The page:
Saturday, May 21, 2011

The Hoysala Temples of Nagalapura, Turuvekere, Tumkur

     'Nagalapura' is a village located in Turuvekere taluk , Tumkur district. This place is almost unknown but has two significantly beautiful and ornate Hoysala temples, which probably would have been grand like any other Hoysala temple, but today is nothing but ruins.
    Nagalapura was a prosperous town under the Hoysala rule, whose grandeur can be felt when we look at these temple . Like most of the Hoysala towns, this too has a temple dedicated to Lord Shiva (Kedareshwara) and  another temple dedicated to Lord Vishnu (Chennakeshava).  The Kedareshwara temple is situated at the entrance of the village. This is bigger than the Chennakeshava temple though both  have the same plan of construction.
The Kedareshwara Temple
      The Kedareshwara temple is just like any other Hoysala temple in shape and design. It has five pattikas. The outer walls have amazing sculptures of Lord Shiva depicted in his various forms and vahanas(vehicles). 
Lord Shiva and Parvathi  on a Bull
Lord Varuna on an Ox
Lord Varuna and his consort on a Crocodile
 The one among various forms of Lord Shiva is the Gajantaka, which is a destructive form taken by him  to over come the elephant demon Gajasura. This demon, created by the sages of Darukavana terrified gods and the people. Gajantaka is believed to bring prosperity.
Gajasuramurti
      Siva carries an antelope in his left upper hand. It is held in several ways. Shiva's antelope (Mrga) denotes his rulership over nature. Antelope/ gazelle / deer is an ancient Indus valley symbol of the lord of animals and of all living beings .
Lord Shiva with an Antelope in his upper left hand
   There are various depictions on the outer walls like the Betala (Demon), a beautiful  lady, Lord Brahma , and many various forms of Shiva and his family.
Arjuna aiming at the Fish
Lord Shiva
Bhringi
Shanmuga
Mahishasuramardhini
Lord Brahma
The Five Pattikas
Music Troupe
A Beautiful Lady
Note the Heeled Foot Wear
The Temple
Side View of the Temple
  Since the temple was closed and the care taker who lived in a near by village was unavailable, we had to move on without seeing the inside of the temple.

    References used : The book "The Illustrated Dictionary of Hindu Iconography" written by Margaret Stutley.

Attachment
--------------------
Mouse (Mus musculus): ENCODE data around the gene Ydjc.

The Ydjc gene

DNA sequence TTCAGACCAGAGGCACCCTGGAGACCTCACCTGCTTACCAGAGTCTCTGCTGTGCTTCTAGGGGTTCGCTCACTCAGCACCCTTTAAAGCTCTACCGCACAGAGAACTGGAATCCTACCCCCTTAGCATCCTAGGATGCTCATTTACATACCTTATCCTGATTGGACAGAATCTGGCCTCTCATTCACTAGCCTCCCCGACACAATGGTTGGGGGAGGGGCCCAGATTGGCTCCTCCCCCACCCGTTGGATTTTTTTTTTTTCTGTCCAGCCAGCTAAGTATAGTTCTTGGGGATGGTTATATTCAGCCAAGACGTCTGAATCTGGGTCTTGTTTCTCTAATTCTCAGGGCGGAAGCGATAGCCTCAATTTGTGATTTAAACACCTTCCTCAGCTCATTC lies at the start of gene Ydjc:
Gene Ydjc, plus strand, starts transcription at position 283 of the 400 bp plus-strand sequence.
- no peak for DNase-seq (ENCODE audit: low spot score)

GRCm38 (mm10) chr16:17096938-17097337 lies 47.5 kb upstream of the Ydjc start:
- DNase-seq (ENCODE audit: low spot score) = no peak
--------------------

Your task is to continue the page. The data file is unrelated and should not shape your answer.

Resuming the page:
To be continued ................


19 comments:

  1. Another marvelous, fascinating post! Always love the history that you include and your photos are superb! It is sad that it is mostly in ruins today, but it is still easy to see how magnificent it was!! Thank you! Enjoy your day!

    Sylvia

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    1. I had been recently that is a month back and the place is now well developed and well maintained but the only problem is with the direction boards

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  2. Beautiful... Never heard of Lord Shivas gajantaka form... The pics are just amazing.

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  3. Such beautiful creations. The sculptors would have spent ages to create this beautiful filigree kind of work. Thanks a lot for this post.
    Incredible India!!!

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  4. Very nice! you seem to keep discovering the not so popular places :-)...keep up the great work!

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  5. Very nice pictures..Hoysala architecture is amazing.. I don't seem to be tired of looking at their amazing work of craftsmanship..!

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  6. These carvings are so intense...how do you ever manage to find these stunning places in the middle of nowhere!!!

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  7. shiva and parvati,
    heeled footwear
    great pics.

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  8. Amazing sculptures. This is definitely on my list.

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  9. wonderful stone temple... the sculptures r just magnificent...

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  10. liked the details in the sculptures and beauty!

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  11. Nice Snaps ya Recently I visited this temple...Superb panel arts nice work...informative details...Tnks

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  12. Can we really not go inside?

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  13. Beautiful photos and wonderful history lesson! I love your posts and am glad I'm following you.

    http://www.mariscamera.blogspot.com/

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  14. Yes Dhiraj many temples are locked and located in residential areas, we did pass by this destination but dared not to stay longer. Good find.

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  15. Sculptures identified here as Shiva on ox and on crocodile are of Eshana and Varuna the deities of the west and north-east cardinals. likewise the sculpture of Bethala is actually a sculpture of Bhringi, one of the Panchashambhavas, five attendants of Shiva.

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